In Disappear, Frank Prendergast plays Charlie, a young man whose life has been destroyed by anxious thoughts. He has recently come to a new and frightening conclusion about his condition, fearing that he may literally disappear into thin air. His psychiatrist, Lorraine Butler (George Hanover), tries to reason with him about the improbability of these fears. But Charlie’s deep convictions lead Lorraine to worry that this may be more than just another passing notion.

Writer/Director Shaun O Connor tells us about the evolution of the project – from idea, to radio play to short film.


Structurally, I love the idea of a story playing out within a restricted space, building suspense and narrative drive with dialogue alone. I was inspired by old episodes of The Twilight Zone, where short stories with huge implications would play out in small spaces with limited effects.

The idea for the film came from my own experience. In my mid-20s, I suffered from chronic anxiety and panic attacks for two years. I had a particularly frightening symptom called ‘depersonalization’, which is a constant feeling of being cut off from reality – like you’re watching life from behind a pane of glass. This, combined with anxious self-analysis, can lead to frightening conclusions, like thinking you’re in a dream you can’t wake up from, or that you’re going to disappear, which is what Charlie is convinced will happen.

Thankfully I recovered but the research, conversations and ideas I had during that time still fascinate me from a healthy perspective. With Disappear, I wanted to explore the idea of pain driving someone to believe an impossible concept, and if, and how, they can be helped.



The story began life as a short radio play that I put together with Half-Light Audio in Cork.



I was really happy with the results and developed it into a short film script. I gave it to George Hanover and Frank Prendergast, two amazing actors whose work I’d admired for years. Disappear was my first dramatic script so I was initially nervous about rehearsals, character discussions, etc., but working through it with George and Frank was a joy.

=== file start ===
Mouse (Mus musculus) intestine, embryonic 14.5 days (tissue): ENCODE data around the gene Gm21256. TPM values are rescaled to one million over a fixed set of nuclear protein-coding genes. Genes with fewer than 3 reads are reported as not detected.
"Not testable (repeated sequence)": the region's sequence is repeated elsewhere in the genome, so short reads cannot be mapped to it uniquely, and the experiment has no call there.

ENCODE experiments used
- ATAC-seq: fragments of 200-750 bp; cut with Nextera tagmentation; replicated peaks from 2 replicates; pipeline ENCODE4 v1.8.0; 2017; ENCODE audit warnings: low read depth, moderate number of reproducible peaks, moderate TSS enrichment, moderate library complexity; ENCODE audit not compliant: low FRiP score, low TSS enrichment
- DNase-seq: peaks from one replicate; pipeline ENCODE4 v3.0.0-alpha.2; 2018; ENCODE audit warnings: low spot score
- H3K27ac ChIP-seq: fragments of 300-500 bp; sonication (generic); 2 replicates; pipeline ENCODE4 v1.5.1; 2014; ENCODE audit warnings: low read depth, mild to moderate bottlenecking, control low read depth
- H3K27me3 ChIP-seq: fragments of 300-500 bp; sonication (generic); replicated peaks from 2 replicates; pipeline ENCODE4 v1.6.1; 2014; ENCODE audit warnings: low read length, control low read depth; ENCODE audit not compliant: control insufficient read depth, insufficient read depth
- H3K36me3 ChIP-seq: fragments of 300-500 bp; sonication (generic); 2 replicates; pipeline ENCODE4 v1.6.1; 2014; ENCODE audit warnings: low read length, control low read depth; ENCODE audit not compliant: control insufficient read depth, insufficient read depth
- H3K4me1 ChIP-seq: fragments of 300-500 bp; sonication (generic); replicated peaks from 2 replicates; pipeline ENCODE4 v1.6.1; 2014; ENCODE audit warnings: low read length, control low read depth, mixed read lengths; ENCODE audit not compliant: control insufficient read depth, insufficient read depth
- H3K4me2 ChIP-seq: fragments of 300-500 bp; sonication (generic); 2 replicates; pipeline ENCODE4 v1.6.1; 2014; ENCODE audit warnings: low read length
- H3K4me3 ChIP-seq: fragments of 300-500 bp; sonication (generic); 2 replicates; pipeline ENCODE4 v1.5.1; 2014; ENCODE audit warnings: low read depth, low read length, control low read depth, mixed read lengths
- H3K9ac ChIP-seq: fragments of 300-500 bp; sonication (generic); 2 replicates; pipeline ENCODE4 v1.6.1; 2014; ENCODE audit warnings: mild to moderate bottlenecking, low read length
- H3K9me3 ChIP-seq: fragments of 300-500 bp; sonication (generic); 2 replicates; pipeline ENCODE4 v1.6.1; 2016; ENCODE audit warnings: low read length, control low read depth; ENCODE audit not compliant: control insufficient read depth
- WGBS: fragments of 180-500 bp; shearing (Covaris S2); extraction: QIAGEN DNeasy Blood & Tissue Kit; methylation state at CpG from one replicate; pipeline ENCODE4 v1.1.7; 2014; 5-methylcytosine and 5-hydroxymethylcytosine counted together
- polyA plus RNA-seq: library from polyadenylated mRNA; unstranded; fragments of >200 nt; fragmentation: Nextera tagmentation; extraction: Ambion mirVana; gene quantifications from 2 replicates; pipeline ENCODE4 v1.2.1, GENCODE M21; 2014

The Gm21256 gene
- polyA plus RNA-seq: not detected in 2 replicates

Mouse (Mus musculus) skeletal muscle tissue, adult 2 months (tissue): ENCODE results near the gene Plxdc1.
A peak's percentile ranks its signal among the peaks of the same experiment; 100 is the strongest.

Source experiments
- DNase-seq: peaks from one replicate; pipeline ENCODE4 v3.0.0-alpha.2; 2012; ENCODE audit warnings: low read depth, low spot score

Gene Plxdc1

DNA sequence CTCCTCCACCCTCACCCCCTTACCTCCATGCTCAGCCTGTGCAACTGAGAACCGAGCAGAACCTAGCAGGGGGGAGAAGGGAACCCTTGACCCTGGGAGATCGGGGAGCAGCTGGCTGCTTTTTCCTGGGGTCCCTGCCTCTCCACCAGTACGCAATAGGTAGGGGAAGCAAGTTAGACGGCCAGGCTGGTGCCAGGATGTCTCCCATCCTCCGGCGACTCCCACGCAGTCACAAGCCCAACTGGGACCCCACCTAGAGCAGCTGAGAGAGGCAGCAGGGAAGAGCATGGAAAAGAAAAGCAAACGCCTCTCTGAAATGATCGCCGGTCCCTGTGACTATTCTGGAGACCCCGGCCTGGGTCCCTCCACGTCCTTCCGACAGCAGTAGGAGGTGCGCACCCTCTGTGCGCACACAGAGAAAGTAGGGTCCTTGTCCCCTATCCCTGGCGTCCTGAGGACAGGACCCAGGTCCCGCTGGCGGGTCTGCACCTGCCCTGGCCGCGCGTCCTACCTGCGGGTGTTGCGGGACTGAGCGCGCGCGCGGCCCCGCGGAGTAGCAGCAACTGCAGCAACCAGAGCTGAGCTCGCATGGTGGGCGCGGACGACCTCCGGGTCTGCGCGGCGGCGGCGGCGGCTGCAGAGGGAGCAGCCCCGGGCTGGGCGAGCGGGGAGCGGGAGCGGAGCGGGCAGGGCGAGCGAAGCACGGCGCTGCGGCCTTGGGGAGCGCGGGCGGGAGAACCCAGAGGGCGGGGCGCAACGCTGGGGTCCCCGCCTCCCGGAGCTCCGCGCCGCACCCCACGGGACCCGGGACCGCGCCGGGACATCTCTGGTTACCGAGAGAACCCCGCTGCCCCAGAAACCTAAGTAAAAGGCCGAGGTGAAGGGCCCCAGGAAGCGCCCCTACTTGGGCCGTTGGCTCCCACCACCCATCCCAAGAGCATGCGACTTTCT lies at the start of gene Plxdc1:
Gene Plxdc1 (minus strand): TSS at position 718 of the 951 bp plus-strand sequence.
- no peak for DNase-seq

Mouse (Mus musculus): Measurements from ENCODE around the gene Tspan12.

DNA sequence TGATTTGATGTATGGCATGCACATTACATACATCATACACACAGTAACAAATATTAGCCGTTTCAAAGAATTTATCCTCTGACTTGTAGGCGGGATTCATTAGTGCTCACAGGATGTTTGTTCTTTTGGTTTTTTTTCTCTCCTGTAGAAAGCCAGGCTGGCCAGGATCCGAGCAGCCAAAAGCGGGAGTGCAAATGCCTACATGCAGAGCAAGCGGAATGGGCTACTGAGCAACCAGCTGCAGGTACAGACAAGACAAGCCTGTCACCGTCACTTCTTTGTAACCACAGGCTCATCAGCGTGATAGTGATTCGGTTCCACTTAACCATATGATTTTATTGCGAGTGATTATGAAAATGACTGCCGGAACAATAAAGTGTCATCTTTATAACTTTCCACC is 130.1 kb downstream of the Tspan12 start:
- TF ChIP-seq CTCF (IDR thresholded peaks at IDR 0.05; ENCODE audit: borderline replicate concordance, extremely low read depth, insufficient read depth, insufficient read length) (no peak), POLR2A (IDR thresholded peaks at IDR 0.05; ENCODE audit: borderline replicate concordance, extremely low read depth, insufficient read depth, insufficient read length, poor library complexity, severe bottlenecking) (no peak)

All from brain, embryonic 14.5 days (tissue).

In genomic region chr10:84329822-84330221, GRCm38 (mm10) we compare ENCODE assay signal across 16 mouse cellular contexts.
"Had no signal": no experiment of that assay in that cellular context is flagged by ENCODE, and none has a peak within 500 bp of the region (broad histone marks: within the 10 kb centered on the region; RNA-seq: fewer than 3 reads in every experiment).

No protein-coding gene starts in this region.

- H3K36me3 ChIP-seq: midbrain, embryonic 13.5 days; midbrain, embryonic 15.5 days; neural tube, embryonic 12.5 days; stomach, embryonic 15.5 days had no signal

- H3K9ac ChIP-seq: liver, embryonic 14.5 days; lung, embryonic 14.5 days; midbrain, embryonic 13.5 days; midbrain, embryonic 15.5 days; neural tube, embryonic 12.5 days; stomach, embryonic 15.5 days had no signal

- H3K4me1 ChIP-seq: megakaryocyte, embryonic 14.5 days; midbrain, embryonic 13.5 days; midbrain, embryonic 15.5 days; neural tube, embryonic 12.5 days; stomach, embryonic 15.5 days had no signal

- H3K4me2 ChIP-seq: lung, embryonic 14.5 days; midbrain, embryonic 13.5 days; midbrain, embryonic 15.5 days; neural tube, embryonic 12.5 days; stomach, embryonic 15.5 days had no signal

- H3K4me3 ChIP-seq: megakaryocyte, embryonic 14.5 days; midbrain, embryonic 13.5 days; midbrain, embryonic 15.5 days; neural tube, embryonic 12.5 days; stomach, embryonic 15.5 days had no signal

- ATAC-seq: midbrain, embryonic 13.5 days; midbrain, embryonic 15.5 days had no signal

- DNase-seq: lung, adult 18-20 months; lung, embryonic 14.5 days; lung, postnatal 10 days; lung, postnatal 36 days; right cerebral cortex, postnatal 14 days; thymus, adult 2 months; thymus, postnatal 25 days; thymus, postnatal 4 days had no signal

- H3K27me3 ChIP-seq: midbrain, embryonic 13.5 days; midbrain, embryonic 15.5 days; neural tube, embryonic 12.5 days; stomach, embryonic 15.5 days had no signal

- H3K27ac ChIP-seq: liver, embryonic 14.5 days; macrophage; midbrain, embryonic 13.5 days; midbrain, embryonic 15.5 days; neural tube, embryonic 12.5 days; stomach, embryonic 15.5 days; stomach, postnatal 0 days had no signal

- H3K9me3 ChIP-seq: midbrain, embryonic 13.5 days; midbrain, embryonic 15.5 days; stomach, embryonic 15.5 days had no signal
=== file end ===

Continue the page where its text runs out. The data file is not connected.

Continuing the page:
Both actors were training under a fantastic coach named Tom Kibbe so they approached the characters with similar techniques, which was fascinating to observe. George developed a calm, authoritative tone befitting an experienced therapist. Frank’s performance was particularly demanding as he had to physically portray someone who’s been suffering from an anxiety disorder for 15 years and all but given up on recovery – but who is still clever, engaged and eager to interrogate his condition.

Visually, it was a challenge to bring a cinematic feel to what is essentially a seated conversation but our cinematographer, Justin MacCarthy, did an amazing job. In terms of lighting we developed a theme that Charlie is in darkness, literally and metaphorically, and Lorraine is trying to coax him out of it. We also planned out some camera moves that would heighten specific moments, like Charlie’s recounting of ‘disappearances’ throughout history.

We didn’t have a budget to speak of but thankfully there’s a incredibly supportive film community in Cork and people were willing to help out for free or next to nothing. We found a perfect ‘home practice’ location and shot all the interiors in one day, and the exteriors for Charlie’s walk were done in an afternoon. Our makeup artist, Arlene Keating, did an incredible job of accentuating Charlie’s despair by giving him a gaunt, haunted look. In fact, after we wrapped on the outdoor shoot in Cork city, people who spoke to Frank on the street asked if he was genuinely sick.

The score was composed by Brian Lane (aka Dissolve Audio) and it really makes the film. I wanted a single theme that could be varied slightly and used at different points in the story. He created this beautiful Tangerine Dream / Brian Eno-esque track that’s both mournful and mysterious and captures the tone of the piece perfectly.



The film played Irish and UK festivals before being picked up by Berlin-based distribution agency Aug & Ohr, who brought Disappear to festival audiences around the world. Most recently it screened ahead of Kissing Candice in the Triskel Cork, and is now available to watch online.



Shaun’s latest short, Mary, premieres at the Galway Film Fleadh as part of the Irish Talent: New Shorts 6 (Fis Éireann/Screen Ireland World Premieres) programme on Saturday, 14th July at the Town Hall Theatre @ 12:00



When he manages to destroy the town’s beloved Virgin Mary statue, Charlie O’Connor does the only thing he can do; frame his older brother.
Director Shaun O’Connor
Producer Sharon Cronin


Preview of Irish Film @ Galway


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